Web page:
Some subtle aspects of the counting done by `accumulated-persistence`

In this topic we cover the overcounting of ``useful'' rune application attempts, and we describe how ``useless'' rune application attempts can actually be critical for a proof's success. We conclude with a few words about counting frames when there are nested (recursive) applications of a rune.

*Overcounting of ``useful'' rune application attempts.* Not every
rune application may be necessary for a proof's success. Consider for
example:

(thm (equal (car (cons a (cdr (cons b x)))) a))

Then `rewrite` rules

As of this writing, we consider every `forward-chaining` rule
application to be ``useful'', for simplicity of the implementation. Moreover,
our counting of these rules is such that a single rule may be counted more
than once.

*How ``useless'' attempts can be critical for a proof's success.* The
command

; Assume p0. We want to prove p1. ; Key rule: p0 -> p1 = t ; Bad rule that could ruin the proof: p3 -> p1 = p2 ; But unfortunately, we know p3: p0 -> p3 ; Important ``useless'' rule, preventing ``bad rule'' above from firing: p3 = p4

The following event captures the rules described above.

(encapsulate ((p0 (x) t) (p1 (x) t) (p2 (x) t) (p3 (x) t) (p4 (x) t)) (local (defun p0 (x) x)) (local (defun p1 (x) x)) (local (defun p2 (x) x)) (local (defun p3 (x) x)) (local (defun p4 (x) x)) ; Key rule: (defthm p0-implies-p1 (implies (p0 x) (p1 x))) ; Bad rule that could ruin the proof: (defthm p3-implies-p1-is-p2 (implies (p3 x) (equal (p1 x) (p2 x)))) ; But unfortunately, we know p3: (defthm p0-implies-p3 (implies (p0 x) (p3 x))) ; Important ``useless'' rule, preventing p3-implies-p1-is-p2 from firing: (defthm p3-is-p4 (equal (p3 x) (p4 x))))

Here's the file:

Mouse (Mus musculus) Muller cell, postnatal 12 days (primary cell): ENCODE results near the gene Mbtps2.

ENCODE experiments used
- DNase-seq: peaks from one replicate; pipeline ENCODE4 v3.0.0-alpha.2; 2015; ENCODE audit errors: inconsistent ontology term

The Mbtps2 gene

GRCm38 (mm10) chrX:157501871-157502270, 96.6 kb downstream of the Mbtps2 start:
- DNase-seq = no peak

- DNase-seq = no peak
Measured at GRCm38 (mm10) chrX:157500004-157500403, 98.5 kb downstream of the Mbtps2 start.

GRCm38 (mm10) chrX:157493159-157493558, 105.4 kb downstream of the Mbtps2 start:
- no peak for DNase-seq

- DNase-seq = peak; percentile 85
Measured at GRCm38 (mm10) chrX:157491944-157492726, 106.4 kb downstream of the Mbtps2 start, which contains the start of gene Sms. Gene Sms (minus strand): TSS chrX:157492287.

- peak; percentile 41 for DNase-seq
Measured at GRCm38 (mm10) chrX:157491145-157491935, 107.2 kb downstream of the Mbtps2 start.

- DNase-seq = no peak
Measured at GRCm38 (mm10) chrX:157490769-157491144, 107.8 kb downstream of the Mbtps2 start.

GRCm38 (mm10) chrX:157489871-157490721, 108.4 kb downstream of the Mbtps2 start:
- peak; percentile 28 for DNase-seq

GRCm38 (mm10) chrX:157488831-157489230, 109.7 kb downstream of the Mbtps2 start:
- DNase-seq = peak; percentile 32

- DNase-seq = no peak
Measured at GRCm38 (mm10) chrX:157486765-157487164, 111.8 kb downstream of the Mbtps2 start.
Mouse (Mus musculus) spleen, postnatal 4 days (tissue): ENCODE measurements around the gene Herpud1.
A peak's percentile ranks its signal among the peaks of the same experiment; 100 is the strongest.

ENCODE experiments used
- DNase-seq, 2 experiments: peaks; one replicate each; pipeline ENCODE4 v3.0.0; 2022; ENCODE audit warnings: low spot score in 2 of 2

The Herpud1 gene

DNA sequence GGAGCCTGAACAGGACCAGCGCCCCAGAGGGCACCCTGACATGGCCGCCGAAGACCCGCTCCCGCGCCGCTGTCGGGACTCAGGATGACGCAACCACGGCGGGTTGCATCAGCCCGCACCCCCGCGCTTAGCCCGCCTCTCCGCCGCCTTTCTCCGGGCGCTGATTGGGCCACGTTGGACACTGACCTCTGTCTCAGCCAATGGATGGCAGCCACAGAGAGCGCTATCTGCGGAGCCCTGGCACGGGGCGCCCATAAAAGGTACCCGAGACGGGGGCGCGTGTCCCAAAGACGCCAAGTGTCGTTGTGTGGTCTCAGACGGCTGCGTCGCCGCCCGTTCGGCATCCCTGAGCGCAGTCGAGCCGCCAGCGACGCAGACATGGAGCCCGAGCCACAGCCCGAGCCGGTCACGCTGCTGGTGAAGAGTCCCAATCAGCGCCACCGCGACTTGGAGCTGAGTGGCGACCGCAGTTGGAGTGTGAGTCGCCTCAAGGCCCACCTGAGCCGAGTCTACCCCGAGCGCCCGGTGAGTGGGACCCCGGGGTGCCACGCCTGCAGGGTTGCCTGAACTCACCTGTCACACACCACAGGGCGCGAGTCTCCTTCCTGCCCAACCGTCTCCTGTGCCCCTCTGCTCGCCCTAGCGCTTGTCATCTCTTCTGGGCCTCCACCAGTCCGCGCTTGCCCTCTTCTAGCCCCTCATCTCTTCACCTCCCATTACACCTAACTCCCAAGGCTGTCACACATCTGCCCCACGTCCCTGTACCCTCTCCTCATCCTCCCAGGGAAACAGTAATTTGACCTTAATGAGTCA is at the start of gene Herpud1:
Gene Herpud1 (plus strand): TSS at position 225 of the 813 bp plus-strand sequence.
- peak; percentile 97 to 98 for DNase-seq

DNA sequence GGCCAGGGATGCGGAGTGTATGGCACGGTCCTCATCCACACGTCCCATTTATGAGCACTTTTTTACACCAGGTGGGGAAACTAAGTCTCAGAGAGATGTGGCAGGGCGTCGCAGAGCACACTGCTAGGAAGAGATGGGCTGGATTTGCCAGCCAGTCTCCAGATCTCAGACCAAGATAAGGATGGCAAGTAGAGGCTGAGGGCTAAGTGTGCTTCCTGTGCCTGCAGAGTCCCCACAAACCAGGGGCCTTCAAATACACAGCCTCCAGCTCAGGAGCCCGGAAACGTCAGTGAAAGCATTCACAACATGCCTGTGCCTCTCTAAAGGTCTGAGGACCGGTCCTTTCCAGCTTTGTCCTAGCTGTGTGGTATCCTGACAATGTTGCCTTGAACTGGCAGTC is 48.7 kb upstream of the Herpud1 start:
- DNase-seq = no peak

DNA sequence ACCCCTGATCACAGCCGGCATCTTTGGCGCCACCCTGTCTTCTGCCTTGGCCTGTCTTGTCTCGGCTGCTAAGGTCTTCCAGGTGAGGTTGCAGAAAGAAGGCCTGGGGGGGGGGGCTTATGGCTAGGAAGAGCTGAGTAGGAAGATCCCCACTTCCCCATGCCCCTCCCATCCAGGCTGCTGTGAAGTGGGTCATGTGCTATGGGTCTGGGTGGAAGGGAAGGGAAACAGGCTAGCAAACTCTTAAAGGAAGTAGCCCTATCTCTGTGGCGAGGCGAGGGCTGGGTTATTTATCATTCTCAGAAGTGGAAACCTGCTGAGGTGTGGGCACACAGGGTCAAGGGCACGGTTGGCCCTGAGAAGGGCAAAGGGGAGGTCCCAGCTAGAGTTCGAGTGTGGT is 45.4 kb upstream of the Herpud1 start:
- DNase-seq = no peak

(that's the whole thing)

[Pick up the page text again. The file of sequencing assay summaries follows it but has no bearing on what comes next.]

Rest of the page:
Now we can see that

(accumulated-persistence t) (thm (implies (p0 x) (p1 x))) (show-accumulated-persistence)

If instead we first evaluate

Nevertheless, in general it is probably safe to disable rules reported as
``useless'' by

Remark. The example above suggests a surprising fact: on rare occasions, a
proof may fail when you give an `in-theory` hint consisting of
exactly the runes reported in a proof that succeeds. For, imagine a
rule R that is needed in part of the proof but is ``bad'' in a second part,
and that some other, ``useless'' rule prevents the application of R in that
second part. The example above suggests that disabling this ``useless'' rule
can allow the second application of R, thus preventing the proof.

Finally we discuss accumulation into frame counts in the case of a nested (recursive) application of a rule: that is, the case that during the application of a rule, the rule is applied again — in particular, while relieving a hypothesis or rewriting the right-hand side from the original rule application. Recall that the implementation of accumulated-persistence keeps a stack of runes currently being applied; thus, we are considering here the case that a rune is pushed onto a stack on which it already resides. In that case, we count tries as usual but we avoid accumulating until we reach the outermost (topmost) application of that rune. Consider the following example.

(defun mem (a x) (if (atom x) nil (or (equal a (car x)) (mem a (cdr x)))))

Now suppose we consider the theorem